By Rod Webb

With the changing political landscape in the UK, trade unions are likely to become a more prominent feature of everyday life. Now, after years of austerity, there is a revived interest in the voice of the workers in building a better society for the many and participating in economic recovery.

Most people in the West know very little about the brutal struggle trade unionists face in some countries around the world. Colombia is probably the most dangerous place on earth to be a trade unionist with more than 3,000 workers murdered by right-wing forces since 2010.

Colombia Day, organised by the Hastings and District Trades Union Council, emerged out of concern in Hastings for the lives of trade unionists in Colombia. Two speakers from Colombia Solidarity joined the Hastings May Day celebrations this year. The project has since grown to encompass workers, experts and representatives from Honduras, Guatemala, Nicaragua and Brazil.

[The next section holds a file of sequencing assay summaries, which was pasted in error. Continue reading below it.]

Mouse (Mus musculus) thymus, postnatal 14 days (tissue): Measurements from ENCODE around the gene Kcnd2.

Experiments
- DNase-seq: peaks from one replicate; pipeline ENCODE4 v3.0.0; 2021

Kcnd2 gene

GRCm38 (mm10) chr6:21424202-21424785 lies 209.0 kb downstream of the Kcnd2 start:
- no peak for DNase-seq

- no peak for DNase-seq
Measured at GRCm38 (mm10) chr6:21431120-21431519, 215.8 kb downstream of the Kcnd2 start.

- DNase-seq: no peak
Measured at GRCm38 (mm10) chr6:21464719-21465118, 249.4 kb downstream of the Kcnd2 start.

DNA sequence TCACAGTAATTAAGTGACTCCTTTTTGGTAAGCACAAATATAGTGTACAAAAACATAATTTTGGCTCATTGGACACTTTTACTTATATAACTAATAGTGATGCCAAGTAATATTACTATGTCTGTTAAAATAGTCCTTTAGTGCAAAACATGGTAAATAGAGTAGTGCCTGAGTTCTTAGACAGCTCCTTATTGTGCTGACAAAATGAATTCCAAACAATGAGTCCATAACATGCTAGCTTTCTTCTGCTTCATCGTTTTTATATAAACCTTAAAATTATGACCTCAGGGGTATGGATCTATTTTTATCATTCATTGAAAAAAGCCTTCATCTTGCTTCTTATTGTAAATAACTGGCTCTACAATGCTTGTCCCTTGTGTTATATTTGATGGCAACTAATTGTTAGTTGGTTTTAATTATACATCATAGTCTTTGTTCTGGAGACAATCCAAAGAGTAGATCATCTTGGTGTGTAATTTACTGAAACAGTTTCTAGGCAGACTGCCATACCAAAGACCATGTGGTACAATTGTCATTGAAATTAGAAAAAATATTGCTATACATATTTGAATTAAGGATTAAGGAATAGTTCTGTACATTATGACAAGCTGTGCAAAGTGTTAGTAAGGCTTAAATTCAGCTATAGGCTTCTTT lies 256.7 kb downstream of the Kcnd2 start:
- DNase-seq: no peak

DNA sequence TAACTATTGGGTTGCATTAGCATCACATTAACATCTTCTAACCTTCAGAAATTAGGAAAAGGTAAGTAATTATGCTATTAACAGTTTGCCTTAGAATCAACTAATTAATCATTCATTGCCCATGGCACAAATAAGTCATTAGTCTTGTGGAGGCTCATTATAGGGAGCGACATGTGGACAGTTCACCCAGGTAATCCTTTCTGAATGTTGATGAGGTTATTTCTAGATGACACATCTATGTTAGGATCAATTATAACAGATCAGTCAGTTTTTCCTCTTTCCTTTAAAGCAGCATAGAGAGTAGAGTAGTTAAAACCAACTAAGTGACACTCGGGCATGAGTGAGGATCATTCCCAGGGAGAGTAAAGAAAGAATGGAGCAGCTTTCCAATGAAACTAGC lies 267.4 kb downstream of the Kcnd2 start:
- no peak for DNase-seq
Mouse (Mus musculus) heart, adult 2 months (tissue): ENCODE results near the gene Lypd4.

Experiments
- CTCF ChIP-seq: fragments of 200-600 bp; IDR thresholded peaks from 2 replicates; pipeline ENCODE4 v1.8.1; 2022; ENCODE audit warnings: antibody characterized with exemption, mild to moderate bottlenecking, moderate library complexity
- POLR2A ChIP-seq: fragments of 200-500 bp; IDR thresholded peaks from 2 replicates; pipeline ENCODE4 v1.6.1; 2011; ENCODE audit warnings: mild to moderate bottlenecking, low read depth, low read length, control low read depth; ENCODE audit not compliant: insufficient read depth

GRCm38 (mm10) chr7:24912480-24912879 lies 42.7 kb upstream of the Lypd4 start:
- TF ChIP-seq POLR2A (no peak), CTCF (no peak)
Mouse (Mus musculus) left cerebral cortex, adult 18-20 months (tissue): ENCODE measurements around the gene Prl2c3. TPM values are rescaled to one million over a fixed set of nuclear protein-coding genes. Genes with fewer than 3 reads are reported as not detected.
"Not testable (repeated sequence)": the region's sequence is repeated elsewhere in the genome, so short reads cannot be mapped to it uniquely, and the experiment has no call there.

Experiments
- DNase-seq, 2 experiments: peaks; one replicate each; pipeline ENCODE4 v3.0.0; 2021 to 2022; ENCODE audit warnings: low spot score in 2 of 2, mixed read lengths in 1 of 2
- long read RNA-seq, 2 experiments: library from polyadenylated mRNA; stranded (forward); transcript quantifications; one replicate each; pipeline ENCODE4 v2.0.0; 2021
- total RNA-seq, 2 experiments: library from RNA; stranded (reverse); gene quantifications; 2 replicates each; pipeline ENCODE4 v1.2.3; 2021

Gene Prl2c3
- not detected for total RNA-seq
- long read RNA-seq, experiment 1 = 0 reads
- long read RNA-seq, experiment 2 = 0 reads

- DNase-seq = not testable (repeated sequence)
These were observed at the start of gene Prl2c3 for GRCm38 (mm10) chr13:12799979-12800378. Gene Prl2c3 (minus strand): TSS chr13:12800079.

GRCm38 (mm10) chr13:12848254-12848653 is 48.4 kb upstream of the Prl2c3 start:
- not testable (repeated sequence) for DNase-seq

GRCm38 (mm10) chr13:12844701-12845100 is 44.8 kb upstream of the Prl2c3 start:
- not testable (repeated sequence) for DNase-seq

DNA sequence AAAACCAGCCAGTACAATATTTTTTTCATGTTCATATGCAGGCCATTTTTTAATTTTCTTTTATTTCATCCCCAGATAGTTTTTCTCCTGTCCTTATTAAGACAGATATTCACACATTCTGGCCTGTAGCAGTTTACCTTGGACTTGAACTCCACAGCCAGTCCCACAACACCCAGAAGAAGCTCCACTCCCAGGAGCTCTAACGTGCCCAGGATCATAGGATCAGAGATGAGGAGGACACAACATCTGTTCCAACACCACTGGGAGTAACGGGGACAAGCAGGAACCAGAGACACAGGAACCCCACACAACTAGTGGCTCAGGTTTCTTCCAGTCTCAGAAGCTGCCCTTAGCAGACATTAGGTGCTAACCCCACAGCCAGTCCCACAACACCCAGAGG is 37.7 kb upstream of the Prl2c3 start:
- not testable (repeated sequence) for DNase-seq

But Colombia Day is more than solidarity. It is about social movements in the widest sense, music, education, gastronomy and the analysis of global environmental problems. The event opens with a song about the struggles of Latin American people sung by a young woman refugee from Central America.

The event has been included in the Sustainability on Sea Festival programme and is described there as: “An afternoon focused on the political situation in Colombia. With speakers addressing coal mining in Colombia, workers’ solidarity through trade unions, and how these issues relate to climate change.” 

Colombia Day is on Saturday 28th September at Central Hall, Hastings 2pm until 6pm. The event is filling up fast, so book your free place by phoning 07801 358090 or emailing [email protected]


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